On World Day to Combat Desertification (June 17), explore how agriculture has contributed to desertification, how it can help reverse this trend, and what you can do right now.
Eight decades have passed since “black blizzards”—massive dust storms—blocked sunlight and smothered people, animals, and vegetation in the American Great Plains. Due in large part to unsustainable ranching and farming practices, the once-lush pastures of the U.S. Midwest were transformed into a massive Dust Bowl through desertification.
Practices similar to the ones that brought the dust storms in the 1930s are still prevalent in the United States and are being adopted by developing countries worldwide. Intensive tilling, over-fertilizing, the destruction of microbes in the soil through the application of pesticides, and continuous grazing are all practices that are spreading.
Some foresee another Dust Bowl returning to the United States. Other regions of the world are struggling with their own crises. Sand storms originating in the desertifying Mongolian Plateau, for example, have been recurring in Northern China for more than 15 years.
Dust obscures the Yellow Sea and the Sea of Japan (2001). Credit: Provided by the SeaWiFS Project, NASA/Goddard Space Flight Center, and ORBIMAGE
The solution, according to natural resource scientists, is simple: cover the soil with plants. Among the most promising paths is regenerative agriculture and ranching—an ecological approach to producing more-sustainable foods, clothing, and fuels while rebuilding ecosystems.
As society deepens its understanding of how systems in nature work as a whole to maximize productivity across ecosystems, agricultural production can shift to mimic “nature’s way” in our own production activities and to allow our broken ecosystems to heal.
Whether you are a consumer, a farmer, a business owner, or a policymaker, the following three principles can help keep the soils where they belong, build a healthy soil ecosystem, and bring moisture back to desertifying lands:
1. Support organic, diversity-based farming of grains, vegetables, and fruits. Large-scale monocultures tend to require fertilizers, pesticides, and mechanical treatments such as tilling. All of these undermine the microbes’ ability to maintain a stable soil structure that can retain water.
Plant roots and active microorganisms hold the soil together. Having a variety of plants growing organically on a piece of land can promote symbiosis—the mutually beneficial relationship between crops and microbes. This relationship builds a drought-resilient agricultural system and prevents desertification from the root of its cause.
2. Support organic “managed intensive rotational grazing”—herds and flocks are regularly moved to avoid overgrazing and improve foraging quality. Over 90 percent of meat, eggs, and dairy products in the United States are produced in concentrated environments using industrial methods. These production systems rely on large-scale monoculture of both the animals and the feedstuff, including alfalfa—the “grass” feed. The expansion of industrial animal farming is rapidly exposing some of the earth’s best-covered lands—forest lands and grasslands—to erosion and desertification.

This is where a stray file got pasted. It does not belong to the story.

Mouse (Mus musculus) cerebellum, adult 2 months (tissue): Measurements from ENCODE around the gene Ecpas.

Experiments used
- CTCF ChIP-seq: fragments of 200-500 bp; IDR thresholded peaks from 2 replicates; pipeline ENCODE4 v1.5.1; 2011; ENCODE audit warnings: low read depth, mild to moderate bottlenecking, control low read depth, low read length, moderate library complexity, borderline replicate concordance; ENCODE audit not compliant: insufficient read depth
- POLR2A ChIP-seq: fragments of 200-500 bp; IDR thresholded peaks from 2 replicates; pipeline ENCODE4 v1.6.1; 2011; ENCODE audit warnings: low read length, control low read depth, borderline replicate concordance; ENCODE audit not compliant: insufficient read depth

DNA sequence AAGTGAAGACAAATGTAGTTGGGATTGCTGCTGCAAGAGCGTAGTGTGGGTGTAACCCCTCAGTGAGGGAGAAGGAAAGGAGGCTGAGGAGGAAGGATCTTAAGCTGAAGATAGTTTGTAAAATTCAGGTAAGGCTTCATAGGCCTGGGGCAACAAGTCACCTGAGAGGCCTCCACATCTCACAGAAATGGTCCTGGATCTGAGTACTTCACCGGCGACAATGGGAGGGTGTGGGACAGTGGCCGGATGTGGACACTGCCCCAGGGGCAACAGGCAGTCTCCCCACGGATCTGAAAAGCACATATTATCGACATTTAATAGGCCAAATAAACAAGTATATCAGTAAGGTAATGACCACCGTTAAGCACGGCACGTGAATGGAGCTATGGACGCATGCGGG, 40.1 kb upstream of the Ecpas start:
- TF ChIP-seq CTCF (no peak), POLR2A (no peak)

Having animals and their foods growing on the same piece of land and managing them in a way that suits the local ecological conditions has the potential to increase native vegetation cover and restore ecosystems. There is no standard protocol, however. Experienced ranchers and animal farmers have pointed out that close observation and timely adjustment are required to maintain the optimal balance between animals and plants in unique and constantly changing environments.
3. Explore the realities behind your daily choice of food. Does your food come from a highly standardized and mechanized farm, or one that operates sensitively to meet specific needs of the ecosystem? Is the farmland created as a result of recent deforestation, or is it recovering from historical exploitation and degradation? These questions might be difficult to answer, so if possible, visiting the farm (or its website) and talking to the people who grow the food could help explain the situation.
Working with nature, instead of radically modifying it based on our limited understanding of it, is the only way to protect ecosystems from degradation. Combating desertification is not fighting against nature, but restoring a respect for it.
Wanqing Zhou is a research associate in the Food and Agriculture Program at the Worldwatch Institute.